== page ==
Join us this Friday (Feb 1) at 1pm here on the forum - or post your questions in advance
Great advice there Martin - thanks for being our expert today. Hope you've enjoyed it!
@15West See my previous answer. It really depends on what you want to get out of doing the race. If it’s a pacing exercise then be disciplined and stick to your targets. If you fancy a smash up and want to test yourself then go for it. With 4 weeks to go pre marathon it’s a good chance to have a blow out and test your form but keep your eye on the bigger prize.
Thanks Katie. Hope it helps. I'll answer the outstanding ones and post the responses below. Thanks for participating in the webchat everyone.If you have any further questions or want more info I will be holding a seminar following the Race your Pace half marathon organised by Human Race on 16 Feb at at Dorney Lake, Eton at 1pm. Participants will also have a chance to ask questions to get bespoke advice. To book your place go to:http://humanrace.co.uk/events/run/pace-your-race-seminar
@knightrider. No not really. There is no sliding scale as more things than miles run impact on marathon performance, eg genetics, ability. That said though, there will be some correlation between miles run and marathon performance. It’s all about getting the balance right for a long period of time. You are best to try and string together many weeks of 50miles than a few stop start week of 70miles. There does come a point at which ‘junk miles’ simply are not benefitting performance. This is different for everyone. There’s little point in running miles for miles sake when the quality of the key workouts suffers. Without doubt, you’ve got to run miles for a marathon, and within reason, the more the better – so long as more miles isn't to the detriment of the best miles you run.
@slimboy with increasing distance beyond marathon pacing becomes increasingly important. The principles are the same as for running your previous marathons – it should feel easy at the start! If it doesn’t those final 7miles post marathon distance are going to hurt! I’d be looking to aim at holding a consistent pace from the off that is slower than your marathon PB time by some 30-45sec per mile. An ultra is about the distance not the time! Enjoy.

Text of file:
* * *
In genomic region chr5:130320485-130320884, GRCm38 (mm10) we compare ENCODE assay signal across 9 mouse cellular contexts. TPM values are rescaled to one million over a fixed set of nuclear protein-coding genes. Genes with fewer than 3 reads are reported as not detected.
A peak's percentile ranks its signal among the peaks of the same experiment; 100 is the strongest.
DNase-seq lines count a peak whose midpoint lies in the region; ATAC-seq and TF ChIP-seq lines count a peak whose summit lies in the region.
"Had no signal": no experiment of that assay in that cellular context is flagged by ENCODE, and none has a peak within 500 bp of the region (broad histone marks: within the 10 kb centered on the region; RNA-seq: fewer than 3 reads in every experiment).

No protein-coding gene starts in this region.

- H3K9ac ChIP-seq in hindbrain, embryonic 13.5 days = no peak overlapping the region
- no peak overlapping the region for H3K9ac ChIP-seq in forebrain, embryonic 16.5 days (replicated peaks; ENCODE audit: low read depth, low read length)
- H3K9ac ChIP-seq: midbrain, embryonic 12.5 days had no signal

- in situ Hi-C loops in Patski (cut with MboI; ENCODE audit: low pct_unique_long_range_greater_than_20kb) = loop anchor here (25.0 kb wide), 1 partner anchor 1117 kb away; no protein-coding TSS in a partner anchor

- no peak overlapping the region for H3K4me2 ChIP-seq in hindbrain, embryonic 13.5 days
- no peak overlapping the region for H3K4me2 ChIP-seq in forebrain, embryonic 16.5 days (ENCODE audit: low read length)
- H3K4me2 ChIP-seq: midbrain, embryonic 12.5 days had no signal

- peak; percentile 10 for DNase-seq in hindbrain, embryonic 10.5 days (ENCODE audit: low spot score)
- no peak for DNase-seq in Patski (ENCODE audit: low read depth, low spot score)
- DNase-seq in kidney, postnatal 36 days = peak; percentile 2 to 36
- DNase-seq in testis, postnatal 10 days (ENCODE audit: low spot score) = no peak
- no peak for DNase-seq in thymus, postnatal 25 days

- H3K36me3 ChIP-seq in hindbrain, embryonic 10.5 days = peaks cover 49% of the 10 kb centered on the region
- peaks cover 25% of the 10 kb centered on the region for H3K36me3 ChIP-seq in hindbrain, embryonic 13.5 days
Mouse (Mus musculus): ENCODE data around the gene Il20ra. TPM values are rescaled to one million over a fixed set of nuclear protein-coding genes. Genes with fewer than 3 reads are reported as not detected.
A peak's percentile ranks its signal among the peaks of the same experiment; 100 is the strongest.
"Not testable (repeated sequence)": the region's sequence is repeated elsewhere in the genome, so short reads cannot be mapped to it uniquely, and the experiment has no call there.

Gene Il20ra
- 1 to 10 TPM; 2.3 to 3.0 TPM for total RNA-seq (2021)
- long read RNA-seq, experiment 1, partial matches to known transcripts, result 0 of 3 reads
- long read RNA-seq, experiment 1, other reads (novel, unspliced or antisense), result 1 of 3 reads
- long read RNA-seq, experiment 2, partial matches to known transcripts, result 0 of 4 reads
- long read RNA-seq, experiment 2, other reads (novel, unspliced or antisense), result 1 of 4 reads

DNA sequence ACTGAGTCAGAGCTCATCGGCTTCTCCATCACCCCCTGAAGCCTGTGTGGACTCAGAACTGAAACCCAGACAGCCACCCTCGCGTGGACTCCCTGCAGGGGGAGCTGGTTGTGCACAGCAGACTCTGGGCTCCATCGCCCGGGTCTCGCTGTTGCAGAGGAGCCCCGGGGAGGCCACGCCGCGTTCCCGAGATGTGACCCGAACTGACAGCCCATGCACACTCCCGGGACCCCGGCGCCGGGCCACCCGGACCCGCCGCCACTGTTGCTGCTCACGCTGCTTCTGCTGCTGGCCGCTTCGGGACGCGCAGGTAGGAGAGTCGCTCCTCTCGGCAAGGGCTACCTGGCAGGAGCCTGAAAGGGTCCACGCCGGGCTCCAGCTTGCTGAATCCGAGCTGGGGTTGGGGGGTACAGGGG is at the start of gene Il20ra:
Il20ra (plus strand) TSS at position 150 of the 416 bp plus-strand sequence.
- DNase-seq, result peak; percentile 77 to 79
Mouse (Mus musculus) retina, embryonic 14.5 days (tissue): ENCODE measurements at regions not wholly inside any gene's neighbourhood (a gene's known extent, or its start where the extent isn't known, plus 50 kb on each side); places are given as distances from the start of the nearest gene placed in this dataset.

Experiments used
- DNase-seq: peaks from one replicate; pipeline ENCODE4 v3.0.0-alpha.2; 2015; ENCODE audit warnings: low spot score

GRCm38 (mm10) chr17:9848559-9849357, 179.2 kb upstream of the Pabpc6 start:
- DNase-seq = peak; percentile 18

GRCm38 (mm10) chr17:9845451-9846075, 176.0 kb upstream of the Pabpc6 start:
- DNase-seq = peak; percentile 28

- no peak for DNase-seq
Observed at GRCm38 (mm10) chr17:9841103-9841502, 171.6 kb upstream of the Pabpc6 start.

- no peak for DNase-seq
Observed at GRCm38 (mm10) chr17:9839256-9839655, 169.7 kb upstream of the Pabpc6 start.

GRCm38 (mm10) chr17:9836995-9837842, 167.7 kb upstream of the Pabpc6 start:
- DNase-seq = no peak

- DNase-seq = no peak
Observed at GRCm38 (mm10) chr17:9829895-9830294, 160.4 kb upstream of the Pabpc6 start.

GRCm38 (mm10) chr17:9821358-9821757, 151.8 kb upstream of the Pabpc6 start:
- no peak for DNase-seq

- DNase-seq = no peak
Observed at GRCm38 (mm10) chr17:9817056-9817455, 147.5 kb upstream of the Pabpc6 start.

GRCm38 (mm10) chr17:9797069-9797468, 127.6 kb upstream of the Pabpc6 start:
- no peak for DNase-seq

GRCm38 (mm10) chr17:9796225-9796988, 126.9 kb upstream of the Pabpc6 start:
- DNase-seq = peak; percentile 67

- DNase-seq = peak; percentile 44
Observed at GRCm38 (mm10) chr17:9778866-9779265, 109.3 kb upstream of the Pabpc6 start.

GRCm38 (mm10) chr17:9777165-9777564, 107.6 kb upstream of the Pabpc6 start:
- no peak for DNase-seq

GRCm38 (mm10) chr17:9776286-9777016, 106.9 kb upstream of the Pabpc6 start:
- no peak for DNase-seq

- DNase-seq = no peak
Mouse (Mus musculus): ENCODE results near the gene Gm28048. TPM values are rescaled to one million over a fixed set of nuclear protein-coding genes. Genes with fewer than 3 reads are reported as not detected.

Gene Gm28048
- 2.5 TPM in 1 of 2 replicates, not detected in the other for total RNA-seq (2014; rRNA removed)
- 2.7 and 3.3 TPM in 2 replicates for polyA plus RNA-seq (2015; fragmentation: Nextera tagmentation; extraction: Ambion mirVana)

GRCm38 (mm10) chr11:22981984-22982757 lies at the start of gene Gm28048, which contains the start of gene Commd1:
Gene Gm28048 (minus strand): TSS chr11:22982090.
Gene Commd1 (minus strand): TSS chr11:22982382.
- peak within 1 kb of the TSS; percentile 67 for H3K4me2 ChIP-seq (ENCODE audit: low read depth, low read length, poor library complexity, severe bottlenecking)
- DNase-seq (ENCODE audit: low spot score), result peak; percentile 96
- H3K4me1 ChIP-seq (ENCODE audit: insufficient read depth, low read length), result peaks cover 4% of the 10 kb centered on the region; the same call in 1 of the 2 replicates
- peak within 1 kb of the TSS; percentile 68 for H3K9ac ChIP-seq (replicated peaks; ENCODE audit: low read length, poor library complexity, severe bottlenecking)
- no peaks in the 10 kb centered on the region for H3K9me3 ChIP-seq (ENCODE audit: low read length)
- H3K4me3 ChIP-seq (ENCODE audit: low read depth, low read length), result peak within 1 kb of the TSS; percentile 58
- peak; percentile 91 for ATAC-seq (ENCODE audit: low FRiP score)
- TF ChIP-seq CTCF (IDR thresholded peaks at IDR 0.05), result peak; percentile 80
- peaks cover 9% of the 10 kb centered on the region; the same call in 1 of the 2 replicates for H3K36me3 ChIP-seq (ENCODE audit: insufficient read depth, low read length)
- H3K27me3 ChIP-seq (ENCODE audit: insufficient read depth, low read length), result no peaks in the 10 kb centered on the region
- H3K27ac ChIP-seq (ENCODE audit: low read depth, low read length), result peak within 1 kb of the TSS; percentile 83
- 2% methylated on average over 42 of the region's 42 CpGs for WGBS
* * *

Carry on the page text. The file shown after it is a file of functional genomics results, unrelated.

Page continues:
@howmanyminutes I use a combination of half marathon race results and long run times. Double your half marathon time in minutes and add 10% for a guide. The best indication comes from a long run. If you can't hold your target marathon pace for the final 6miles of an 18mile run (where you run the first 12 45sec per mile slower than MP), then you’ll struggle to hold that on race day.
Thanks, Martin. Commitement shouldn't be a problem, but do you know where I can buy some luck?
Great interview on this week's Marathon Talk by the way.
@RobMoyse Heart rate can be a great indicator of pace assuming that you understand your own heart rate! Obviously heart rates very for different people at different paces and all heart rates are relative. I try and encourage runners to get a knowledge and understanding of what their hear rate is at different paces and for them to build a profile of how it feels. You are right though, lots of other factors affect heart rate (illness, nerves etc) and so it’s really only a guide.
@iancharlton. Tricky weather makes working to pace very difficult! You are best to work to effort level and try and keep that consistent. Of course, running with a massive tail wind means it’ll fee easier but you’ll be running faster. Running into a head wind and you’ll be going slower and it’ll probably feel harder despite you trying to keep it even. Try breaking up the race into bigger sections and going for a with wind / against wind average.
@tomhayhoe. I don't know enough about the use of heart rate variability to comment with any real authority on it's use to accuarately measure fatigue. I do like athletes to really understand from a holistic stand how they really feel in order to evaulate fatigue levels. If the iathlete helps them get a better of that through HRV than that must be good thing!
Hi, A bit late I know but a question about miles and counting.
Is it better mentally to count up from 1 to 26 at the miles or to count down once you get past 13?
Gary - Your not going to be able to help counting upwards as there will almost certainly be very prominant mile markers at every single mile. I would also say, personally, that if at 14 miles, you're already thinking 'only 12.2 to go' then you're in serious trouble. I broke my last Marathon up into 4 6 mile / 10k (ish) 'blocks', which I had specific targets for (I ran each 10k faster than the previous one). That leaves you an extra 2 miles that you can cope with when you get there, depending on how you feel!
Thanks Charlie. It's my first marathon and just trying to get the mental bit right.
Splitting into 4 sounds like a good idea. I'll give it a go on a training run ; maybe 18 split into 3.
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